The proportion of people leaving college after key stage 5 without a long-term place in education or employment has dropped, new government data shows, despite previous figures suggesting it had risen.
It had been assumed the number leaving colleges without a "sustained destination" had risen from 11 per cent in 2010-11 to 14 per cent in 2013-14.
However, the new data, which includes updated information on the employment status of former students, shows a downward trend from 12 to 11 per cent.
The inclusion of information from HMRC and the Department for Work and Pensions has also narrowed the gap between the college and the schools sectors.
Prior to the revision, schools were 11 percentage points ahead in terms of the proportion of pupils going into employment or education, but that figure is now just 4 per cent.
The new data shows the proportion of students in sixth-form and other further education colleges progressing to sustained destinations reached 87 per cent in 2013-14, compared with 91 per cent in mainstream state-funded school sixth forms.
Destination figures are a commonly used measure to assess the effectiveness of the education system. However, they are not without controversy, with some concerned they may not capture the complete picture.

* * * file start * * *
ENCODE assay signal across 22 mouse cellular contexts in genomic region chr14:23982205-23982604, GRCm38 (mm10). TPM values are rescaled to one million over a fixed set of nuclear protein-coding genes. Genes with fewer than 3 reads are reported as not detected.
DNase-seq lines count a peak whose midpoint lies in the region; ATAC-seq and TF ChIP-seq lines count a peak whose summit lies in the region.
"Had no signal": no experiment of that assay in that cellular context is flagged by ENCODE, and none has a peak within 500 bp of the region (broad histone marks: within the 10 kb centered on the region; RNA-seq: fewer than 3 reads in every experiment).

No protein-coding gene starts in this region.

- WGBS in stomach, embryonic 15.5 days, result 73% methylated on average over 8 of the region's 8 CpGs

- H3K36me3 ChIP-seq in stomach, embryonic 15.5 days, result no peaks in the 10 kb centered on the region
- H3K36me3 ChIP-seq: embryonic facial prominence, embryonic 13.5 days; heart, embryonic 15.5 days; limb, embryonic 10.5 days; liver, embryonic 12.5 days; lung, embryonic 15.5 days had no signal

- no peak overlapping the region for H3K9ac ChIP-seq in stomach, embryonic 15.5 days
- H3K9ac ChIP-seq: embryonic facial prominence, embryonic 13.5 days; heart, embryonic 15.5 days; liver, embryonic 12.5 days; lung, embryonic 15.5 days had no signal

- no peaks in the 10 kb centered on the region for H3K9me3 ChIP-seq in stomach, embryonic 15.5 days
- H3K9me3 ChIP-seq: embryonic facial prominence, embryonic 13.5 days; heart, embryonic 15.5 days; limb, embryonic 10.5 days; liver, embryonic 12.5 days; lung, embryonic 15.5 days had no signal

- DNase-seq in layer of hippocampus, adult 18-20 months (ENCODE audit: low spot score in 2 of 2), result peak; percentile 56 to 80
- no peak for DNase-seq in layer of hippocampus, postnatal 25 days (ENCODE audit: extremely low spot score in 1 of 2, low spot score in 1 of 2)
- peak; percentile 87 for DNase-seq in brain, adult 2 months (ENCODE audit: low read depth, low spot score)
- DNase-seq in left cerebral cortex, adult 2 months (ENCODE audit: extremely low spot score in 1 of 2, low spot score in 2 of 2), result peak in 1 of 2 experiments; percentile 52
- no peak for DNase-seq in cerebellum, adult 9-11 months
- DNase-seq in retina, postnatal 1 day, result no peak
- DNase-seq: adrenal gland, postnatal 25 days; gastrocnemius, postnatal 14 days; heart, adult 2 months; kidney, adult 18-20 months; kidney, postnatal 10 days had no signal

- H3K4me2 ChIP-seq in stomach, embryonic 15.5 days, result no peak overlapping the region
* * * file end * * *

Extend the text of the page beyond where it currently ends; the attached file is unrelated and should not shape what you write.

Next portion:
Elsewhere in the UK, they have even been called a "fraud", with a Scottish education expert claiming the Holyrood government was including "dead-end jobs" in its positive destination figures.
Keir Bloomer, one of the architects of Scotland's Curriculum for Excellence, said only "worthwhile employment" should be included in the statistics, and called for "more stringent criteria" to be introduced.
David Corke, director of education and skills policy at the Association of Colleges, said: "The latest set of destinations data demonstrates the significant impact that colleges have when it comes to students’ progress at the end of their course.
"The data is now more sophisticated because previously it was missing the information from HMRC. Including this data demonstrates how good colleges are at helping students get into sustained employment."